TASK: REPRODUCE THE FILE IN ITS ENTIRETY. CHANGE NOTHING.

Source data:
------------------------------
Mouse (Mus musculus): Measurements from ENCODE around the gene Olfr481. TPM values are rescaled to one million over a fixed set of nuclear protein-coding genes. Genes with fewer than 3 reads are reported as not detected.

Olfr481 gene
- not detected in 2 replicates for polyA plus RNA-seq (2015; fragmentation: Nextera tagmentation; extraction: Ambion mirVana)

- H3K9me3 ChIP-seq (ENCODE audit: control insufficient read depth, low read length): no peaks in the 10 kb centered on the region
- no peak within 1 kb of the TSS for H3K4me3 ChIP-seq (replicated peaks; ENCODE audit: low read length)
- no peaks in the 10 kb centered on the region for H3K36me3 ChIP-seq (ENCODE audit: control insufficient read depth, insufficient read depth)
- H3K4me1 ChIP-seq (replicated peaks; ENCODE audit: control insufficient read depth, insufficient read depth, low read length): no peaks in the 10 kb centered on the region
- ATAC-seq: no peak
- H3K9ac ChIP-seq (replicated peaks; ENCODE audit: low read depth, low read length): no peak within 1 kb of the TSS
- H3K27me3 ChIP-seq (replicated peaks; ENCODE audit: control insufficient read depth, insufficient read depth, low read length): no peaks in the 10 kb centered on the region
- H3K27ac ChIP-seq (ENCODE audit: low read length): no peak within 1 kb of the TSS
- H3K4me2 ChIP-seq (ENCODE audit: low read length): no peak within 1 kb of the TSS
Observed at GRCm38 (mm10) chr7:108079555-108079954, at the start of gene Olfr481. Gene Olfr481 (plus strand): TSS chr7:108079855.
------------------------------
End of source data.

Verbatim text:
Mouse (Mus musculus): Measurements from ENCODE around the gene Olfr481. TPM values are rescaled to one million over a fixed set of nuclear protein-coding genes. Genes with fewer than 3 reads are reported as not detected.

Olfr481 gene
- not detected in 2 replicates for polyA plus RNA-seq (2015; fragmentation: Nextera tagmentation; extraction: Ambion mirVana)

- H3K9me3 ChIP-seq (ENCODE audit: control insufficient read depth, low read length): no peaks in the 10 kb centered on the region
- no peak within 1 kb of the TSS for H3K4me3 ChIP-seq (replicated peaks; ENCODE audit: low read length)
- no peaks in the 10 kb centered on the region for H3K36me3 ChIP-seq (ENCODE audit: control insufficient read depth, insufficient read depth)
- H3K4me1 ChIP-seq (replicated peaks; ENCODE audit: control insufficient read depth, insufficient read depth, low read length): no peaks in the 10 kb centered on the region
- ATAC-seq: no peak
- H3K9ac ChIP-seq (replicated peaks; ENCODE audit: low read depth, low read length): no peak within 1 kb of the TSS
- H3K27me3 ChIP-seq (replicated peaks; ENCODE audit: control insufficient read depth, insufficient read depth, low read length): no peaks in the 10 kb centered on the region
- H3K27ac ChIP-seq (ENCODE audit: low read length): no peak within 1 kb of the TSS
- H3K4me2 ChIP-seq (ENCODE audit: low read length): no peak within 1 kb of the TSS
Observed at GRCm38 (mm10) chr7:108079555-108079954, at the start of gene Olfr481. Gene Olfr481 (plus strand): TSS chr7:108079855.